Learn what the stomach produces so that it doesn't digest itself.
The stomach is essentially a bag made of strong muscle tissue lying between the esophagus and the duodenum (or, in simpler terms, the throat and the intestines) which serves both to store the food we eat and to prepare it for digestion in the intestinal system.
Without the stomach, we would need to eat every 20 minutes or so as opposed to taking regular meals.
Mucus is essential to the digestion process because of the toxic acids the stomach produces to break down food.
The stomach secretes a potent mix of gastric juices to begin the breakdown of the ingested food, including an enzyme called pepsin, which breaks down protein. The stomach also produces hydrochloric acid.
The enzyme pepsin is secreted as pepsinogen, which is inactive until it mixes with the hydrochloric acid. About 2-3 litres of gastric fluids are released into the stomach daily, so the stomach wall secretes protective mucus to prevent the stomach from digesting itself.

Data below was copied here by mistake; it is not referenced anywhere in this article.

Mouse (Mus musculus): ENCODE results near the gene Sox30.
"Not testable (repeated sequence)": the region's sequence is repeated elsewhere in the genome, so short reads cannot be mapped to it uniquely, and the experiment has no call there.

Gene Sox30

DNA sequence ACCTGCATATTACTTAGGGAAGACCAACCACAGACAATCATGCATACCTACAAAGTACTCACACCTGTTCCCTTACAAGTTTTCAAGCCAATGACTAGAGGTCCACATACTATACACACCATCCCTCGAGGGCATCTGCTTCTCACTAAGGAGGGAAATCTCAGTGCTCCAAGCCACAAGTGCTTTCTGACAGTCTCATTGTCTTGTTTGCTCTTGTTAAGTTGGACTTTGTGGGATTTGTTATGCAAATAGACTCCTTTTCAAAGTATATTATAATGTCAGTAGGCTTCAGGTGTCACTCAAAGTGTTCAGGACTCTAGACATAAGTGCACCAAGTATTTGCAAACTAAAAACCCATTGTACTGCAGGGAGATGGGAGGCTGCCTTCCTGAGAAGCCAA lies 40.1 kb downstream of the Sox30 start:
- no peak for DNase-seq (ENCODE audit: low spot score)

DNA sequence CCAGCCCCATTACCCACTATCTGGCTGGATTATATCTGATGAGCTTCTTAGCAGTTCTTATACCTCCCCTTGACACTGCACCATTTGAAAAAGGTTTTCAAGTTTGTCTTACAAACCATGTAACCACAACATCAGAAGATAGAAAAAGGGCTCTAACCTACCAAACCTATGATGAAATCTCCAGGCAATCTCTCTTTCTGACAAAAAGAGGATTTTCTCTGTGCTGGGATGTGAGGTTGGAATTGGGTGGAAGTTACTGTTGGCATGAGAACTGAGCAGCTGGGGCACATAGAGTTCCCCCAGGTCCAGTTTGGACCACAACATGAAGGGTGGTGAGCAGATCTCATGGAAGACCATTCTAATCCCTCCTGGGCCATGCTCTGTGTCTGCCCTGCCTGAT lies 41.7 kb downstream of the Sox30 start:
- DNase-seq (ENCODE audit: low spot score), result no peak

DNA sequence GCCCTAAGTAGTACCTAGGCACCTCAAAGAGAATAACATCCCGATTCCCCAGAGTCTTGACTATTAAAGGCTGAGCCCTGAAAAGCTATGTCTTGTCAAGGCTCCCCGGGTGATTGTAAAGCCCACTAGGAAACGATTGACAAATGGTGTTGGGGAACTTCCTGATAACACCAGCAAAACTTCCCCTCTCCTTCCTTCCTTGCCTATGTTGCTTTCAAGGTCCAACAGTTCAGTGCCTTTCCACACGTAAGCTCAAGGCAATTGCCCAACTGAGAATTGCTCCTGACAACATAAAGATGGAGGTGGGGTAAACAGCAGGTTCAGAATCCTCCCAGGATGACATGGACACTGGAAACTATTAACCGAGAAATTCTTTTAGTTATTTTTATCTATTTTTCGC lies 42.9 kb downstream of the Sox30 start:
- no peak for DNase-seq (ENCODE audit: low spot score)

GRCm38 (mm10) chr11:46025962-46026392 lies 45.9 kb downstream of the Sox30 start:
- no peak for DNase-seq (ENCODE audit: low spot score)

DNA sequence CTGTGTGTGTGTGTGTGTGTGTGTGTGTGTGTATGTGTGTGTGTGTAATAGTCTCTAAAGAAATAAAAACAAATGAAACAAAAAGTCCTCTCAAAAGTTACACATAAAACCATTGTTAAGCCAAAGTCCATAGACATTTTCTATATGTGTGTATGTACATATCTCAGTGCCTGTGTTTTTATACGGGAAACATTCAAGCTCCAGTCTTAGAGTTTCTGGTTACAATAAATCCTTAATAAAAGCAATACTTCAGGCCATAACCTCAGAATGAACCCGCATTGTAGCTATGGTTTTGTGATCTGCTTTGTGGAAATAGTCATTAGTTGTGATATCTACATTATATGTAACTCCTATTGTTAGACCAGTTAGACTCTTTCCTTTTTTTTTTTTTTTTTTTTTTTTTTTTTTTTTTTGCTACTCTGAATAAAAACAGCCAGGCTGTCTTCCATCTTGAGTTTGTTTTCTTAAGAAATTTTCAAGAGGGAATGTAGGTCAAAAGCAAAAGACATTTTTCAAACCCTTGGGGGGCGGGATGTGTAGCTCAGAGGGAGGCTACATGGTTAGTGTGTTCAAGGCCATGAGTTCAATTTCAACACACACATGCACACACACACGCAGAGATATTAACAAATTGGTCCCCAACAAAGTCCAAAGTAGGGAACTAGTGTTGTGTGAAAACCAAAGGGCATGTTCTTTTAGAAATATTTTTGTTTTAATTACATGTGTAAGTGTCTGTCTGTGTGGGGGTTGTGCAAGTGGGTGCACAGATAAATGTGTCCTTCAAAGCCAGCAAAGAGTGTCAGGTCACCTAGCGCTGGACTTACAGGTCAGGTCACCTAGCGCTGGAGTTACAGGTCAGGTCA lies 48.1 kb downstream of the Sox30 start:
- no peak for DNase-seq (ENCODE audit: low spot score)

The most common of the epithelial cells forming the stomach wall are mucous cells in fact.
Even so, 500,000 epithelial cells of the surface lining are shed every minute, thereby protecting the deeper layers of the stomach wall. This surface layer is replaced completely every three days and the entire lining regenerates itself every two weeks.